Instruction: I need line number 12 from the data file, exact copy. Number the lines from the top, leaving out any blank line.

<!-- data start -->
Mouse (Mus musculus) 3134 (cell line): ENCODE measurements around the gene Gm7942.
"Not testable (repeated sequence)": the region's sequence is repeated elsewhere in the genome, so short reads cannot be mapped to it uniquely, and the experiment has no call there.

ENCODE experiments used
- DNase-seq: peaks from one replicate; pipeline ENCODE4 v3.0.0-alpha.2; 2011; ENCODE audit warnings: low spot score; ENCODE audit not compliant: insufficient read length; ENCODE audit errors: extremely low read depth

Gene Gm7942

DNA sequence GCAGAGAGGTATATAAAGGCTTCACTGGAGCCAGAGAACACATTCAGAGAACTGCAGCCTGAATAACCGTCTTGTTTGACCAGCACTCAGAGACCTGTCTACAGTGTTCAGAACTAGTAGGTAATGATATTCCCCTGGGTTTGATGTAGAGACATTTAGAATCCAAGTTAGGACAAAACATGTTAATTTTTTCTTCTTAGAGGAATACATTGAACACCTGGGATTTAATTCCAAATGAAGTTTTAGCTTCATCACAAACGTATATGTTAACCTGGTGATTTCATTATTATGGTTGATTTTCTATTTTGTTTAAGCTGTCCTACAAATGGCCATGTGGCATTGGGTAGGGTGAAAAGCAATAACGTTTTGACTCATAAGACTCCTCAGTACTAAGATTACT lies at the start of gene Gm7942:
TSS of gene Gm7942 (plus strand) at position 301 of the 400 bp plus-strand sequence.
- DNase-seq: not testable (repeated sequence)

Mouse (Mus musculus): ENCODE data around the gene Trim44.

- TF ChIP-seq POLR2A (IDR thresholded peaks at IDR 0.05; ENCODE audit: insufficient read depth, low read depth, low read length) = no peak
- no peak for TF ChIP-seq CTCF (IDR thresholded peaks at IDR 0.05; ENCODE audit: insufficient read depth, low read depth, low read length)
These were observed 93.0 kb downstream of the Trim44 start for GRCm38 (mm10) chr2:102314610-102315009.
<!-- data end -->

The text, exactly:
These were observed 93.0 kb downstream of the Trim44 start for GRCm38 (mm10) chr2:102314610-102315009.